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Characteristics bad leader: How do you recognise them?

Leadership is not easy and not everyone is suited for it. A good leader can inspire, motivate and support employees. Bad leaders, on the other hand, can significantly worsen the atmosphere at work and reduce employee productivity. It is important to know the characteristics of bad leadership so that you can recognise/avoid them but also change them!

1. Lack of communication

Not communicating is one of the first characteristics of a bad manager. They do not give clear instructions, are unclear about the company’s goals and are not open to feedback. As a result, employees do not feel engaged with the organisation and do not have a clear idea of what is expected of them.

2. Showing no empathy

Bad managers have no empathy for their employees. They are not interested in their employees’ personal lives and do not care if their employees have personal problems. This can lead to a lack of motivation and lowers morale in the workplace.

3. Micro-management

Of course, micro-managing can sometimes be necessary. But at some point, an employee also needs to take ownership. Bad managers control every detail and, on the contrary, do not let their employees take responsibility. This leads to a lack of trust between the manager and employees. It also limits the (personal) growth of employees.

4. Dishonesty

A bad manager is unfair to his or her employees. For example, other colleagues are favoured or treated badly. This can lead to a lack of trust and loss of respect for the manager.

5. No respect

Bad leaders show no respect for their employees. They shout, ridicule or belittle their employees in public. They ignore their work and efforts and blame others for their own mistakes. This lack of respect can lead to a lack of trust and motivation among employees.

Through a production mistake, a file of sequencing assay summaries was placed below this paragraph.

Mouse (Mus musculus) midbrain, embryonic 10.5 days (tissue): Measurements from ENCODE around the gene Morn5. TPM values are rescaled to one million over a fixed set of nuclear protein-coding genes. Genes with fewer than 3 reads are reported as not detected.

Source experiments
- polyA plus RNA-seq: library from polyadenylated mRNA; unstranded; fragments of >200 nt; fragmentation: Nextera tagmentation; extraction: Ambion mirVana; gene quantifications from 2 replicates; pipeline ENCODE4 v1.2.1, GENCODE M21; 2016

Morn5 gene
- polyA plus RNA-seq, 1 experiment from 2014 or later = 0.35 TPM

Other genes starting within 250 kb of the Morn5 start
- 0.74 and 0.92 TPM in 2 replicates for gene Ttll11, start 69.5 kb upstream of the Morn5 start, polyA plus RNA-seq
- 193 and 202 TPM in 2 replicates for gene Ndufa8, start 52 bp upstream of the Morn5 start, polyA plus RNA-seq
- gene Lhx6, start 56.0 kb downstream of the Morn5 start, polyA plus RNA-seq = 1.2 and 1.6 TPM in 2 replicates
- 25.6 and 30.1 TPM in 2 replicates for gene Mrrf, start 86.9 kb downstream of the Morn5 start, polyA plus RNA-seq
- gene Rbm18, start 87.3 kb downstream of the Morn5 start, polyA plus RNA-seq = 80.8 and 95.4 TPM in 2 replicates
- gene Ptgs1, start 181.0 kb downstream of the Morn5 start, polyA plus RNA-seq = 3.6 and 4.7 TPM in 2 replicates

6. Lack of vision

No clear vision for the organisation. When an executive lacks vision, they have no clear plans for the future and no strategy for growth and development. Employees do not know where the company is going and have no idea how they can contribute to the organisation’s growth.

7. No coaching or support

Not providing any coaching or support to employees. In this regard, the manager has no interest in the employee’s professional development and does not provide feedback on the work delivered. Employees do not feel supported or valued by the organisation and do not have clear guidelines on how to improve their work. 

8. Being overworked and exhausted

Being overworked and feeling tired is also something you often see recurring. The manager takes on too much work and is unable to delegate his or her responsibilities. This leads to a lack of efficiency and can lead to mistakes and delays in projects. In addition, this also limits staff growth.

9. No decision-making

A poor leader is unable to make decisions. They delay decisions or do not take decisions on important issues. This creates uncertainty among employees and can lead to project delays and indecision.

DISC and leadership, how to approach it?

It is crucial for organisations to invest in good leadership qualities. Poor leadership can have devastating consequences for the work environment and employees. Gaining insight into the DISC styles of employees but also of yourself ensures that you can get ahead of such problems. Among other things, you will learn to communicate better with others and give feedback more effectively. But you also become more aware of your own strengths and weaknesses.

Do you want more tips on the DISC behavioural styles in combination with leadership? In the blog DISC and leadership, you can read some characteristics of leaders by DISC style that characterise their way of leading.

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